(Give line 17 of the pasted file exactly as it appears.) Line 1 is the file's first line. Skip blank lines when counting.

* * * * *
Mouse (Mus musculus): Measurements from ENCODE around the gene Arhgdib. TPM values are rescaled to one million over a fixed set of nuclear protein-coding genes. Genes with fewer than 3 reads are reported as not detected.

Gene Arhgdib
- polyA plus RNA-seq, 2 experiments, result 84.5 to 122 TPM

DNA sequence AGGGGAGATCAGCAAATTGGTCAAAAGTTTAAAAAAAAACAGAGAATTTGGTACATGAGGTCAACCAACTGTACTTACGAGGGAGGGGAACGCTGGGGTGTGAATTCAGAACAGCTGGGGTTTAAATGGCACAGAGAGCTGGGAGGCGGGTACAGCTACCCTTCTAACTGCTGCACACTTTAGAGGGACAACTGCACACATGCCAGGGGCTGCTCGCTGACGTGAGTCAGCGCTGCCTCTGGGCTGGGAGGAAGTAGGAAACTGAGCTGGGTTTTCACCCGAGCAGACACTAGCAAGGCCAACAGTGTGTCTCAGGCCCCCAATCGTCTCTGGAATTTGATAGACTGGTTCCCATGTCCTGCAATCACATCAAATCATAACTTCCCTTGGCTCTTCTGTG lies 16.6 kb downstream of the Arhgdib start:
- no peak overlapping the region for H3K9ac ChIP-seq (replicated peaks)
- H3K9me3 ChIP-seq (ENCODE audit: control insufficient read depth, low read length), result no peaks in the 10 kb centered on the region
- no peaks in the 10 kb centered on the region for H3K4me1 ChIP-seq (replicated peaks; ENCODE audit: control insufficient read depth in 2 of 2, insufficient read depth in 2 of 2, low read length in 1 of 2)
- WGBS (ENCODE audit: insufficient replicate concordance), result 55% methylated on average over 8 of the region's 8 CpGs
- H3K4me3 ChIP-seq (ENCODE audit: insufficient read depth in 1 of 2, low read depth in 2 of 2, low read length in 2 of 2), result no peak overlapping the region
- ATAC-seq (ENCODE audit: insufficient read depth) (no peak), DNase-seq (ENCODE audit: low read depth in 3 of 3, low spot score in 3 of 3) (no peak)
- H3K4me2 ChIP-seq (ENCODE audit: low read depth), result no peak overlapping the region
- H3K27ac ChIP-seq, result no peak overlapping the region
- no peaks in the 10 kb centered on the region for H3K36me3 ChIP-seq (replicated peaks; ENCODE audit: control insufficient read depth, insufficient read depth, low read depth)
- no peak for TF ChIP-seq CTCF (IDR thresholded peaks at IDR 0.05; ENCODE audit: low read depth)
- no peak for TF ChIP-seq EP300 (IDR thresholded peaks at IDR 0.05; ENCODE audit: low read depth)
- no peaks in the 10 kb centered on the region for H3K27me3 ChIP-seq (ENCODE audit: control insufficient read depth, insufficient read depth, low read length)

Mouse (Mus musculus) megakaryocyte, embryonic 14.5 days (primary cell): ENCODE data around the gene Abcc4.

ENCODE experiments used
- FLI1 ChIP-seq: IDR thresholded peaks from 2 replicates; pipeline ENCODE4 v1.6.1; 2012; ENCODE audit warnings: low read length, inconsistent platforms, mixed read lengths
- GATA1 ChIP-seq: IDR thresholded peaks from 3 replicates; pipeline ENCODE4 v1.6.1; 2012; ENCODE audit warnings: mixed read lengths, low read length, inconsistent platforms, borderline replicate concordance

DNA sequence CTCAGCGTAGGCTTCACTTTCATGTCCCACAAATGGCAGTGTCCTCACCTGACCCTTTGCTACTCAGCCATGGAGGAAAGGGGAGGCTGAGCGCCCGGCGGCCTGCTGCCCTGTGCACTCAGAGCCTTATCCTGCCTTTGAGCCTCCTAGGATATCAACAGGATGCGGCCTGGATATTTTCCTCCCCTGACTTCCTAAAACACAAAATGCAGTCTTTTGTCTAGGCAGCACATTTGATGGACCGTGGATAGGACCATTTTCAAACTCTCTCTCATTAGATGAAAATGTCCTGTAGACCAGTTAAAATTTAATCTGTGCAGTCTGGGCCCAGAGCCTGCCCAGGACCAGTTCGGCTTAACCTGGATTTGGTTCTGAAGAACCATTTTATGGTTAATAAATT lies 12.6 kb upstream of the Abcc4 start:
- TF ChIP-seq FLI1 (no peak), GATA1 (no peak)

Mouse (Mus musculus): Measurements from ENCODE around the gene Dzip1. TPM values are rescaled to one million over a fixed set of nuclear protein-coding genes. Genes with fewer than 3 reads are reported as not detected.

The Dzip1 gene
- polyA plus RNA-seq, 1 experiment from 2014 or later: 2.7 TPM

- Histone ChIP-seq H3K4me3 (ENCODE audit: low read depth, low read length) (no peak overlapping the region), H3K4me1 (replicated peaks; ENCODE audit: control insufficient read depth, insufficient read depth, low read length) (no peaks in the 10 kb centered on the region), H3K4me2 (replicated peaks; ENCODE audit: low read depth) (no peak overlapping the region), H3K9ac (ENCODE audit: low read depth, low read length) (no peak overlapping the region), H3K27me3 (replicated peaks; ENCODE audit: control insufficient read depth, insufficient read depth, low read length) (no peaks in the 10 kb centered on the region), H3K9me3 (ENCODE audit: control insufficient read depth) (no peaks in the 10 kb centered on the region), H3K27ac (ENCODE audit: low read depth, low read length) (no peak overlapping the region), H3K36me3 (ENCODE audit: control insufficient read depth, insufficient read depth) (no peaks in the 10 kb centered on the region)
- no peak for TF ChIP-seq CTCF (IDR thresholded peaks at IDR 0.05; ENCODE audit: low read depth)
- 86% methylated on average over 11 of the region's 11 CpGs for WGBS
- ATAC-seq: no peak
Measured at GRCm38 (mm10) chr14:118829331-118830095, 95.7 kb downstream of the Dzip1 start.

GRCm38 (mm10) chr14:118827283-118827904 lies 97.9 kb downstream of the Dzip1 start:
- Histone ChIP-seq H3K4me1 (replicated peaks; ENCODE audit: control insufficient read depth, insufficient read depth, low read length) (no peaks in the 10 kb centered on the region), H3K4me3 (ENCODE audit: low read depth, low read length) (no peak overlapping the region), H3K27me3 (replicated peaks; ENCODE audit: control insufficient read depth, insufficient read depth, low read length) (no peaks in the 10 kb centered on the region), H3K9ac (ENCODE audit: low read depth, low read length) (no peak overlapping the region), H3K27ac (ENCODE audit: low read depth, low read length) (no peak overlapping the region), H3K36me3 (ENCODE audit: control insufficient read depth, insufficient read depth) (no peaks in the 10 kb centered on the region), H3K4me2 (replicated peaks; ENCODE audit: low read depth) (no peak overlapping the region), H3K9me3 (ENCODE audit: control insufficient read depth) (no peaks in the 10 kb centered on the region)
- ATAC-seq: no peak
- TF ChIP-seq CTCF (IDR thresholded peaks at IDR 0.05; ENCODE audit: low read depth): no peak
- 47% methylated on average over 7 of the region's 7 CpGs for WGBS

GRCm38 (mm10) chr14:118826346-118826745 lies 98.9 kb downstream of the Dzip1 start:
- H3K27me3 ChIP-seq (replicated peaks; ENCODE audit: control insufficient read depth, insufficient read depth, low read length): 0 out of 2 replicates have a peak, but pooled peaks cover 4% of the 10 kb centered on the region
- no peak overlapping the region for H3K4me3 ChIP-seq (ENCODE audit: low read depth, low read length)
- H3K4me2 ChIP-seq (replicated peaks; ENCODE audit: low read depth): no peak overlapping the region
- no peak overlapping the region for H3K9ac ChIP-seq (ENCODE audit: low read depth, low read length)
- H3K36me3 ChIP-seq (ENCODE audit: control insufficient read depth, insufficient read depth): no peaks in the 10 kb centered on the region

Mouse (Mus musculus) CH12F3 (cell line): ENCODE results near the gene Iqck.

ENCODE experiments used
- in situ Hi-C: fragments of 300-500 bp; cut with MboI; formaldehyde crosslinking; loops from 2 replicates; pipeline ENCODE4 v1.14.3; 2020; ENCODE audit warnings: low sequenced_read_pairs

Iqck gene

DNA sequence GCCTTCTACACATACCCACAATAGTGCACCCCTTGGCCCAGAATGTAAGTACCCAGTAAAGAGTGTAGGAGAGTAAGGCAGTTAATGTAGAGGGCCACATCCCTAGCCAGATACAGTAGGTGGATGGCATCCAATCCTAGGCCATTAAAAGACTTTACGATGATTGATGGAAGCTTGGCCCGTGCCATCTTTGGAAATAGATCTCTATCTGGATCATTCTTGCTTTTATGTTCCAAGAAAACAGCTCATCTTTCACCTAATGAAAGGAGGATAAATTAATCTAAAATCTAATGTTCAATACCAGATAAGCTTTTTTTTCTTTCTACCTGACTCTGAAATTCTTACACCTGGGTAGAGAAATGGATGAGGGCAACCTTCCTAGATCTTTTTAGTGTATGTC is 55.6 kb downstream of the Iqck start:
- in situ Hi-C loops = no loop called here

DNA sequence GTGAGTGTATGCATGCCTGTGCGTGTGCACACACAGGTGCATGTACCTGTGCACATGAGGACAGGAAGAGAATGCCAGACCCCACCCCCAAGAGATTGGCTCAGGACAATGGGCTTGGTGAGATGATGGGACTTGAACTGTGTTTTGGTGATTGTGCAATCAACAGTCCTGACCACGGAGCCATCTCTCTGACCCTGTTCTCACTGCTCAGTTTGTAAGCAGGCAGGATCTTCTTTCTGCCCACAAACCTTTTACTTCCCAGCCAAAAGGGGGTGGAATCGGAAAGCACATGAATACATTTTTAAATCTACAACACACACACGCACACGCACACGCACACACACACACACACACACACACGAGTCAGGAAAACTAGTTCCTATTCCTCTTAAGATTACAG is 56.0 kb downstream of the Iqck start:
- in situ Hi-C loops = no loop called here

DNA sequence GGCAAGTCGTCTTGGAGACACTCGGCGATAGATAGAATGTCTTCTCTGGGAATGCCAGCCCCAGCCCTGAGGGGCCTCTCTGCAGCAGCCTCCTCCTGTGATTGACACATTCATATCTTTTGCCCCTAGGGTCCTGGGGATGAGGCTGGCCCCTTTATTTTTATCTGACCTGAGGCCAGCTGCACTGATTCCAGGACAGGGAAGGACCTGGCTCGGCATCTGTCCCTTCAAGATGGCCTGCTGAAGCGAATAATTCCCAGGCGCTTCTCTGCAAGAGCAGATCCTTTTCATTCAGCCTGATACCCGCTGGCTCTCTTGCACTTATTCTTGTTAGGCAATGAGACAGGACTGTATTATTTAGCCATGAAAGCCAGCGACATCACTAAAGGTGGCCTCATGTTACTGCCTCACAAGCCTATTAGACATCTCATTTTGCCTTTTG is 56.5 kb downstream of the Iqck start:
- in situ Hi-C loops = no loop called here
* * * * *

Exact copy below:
Mouse (Mus musculus) megakaryocyte, embryonic 14.5 days (primary cell): ENCODE data around the gene Abcc4.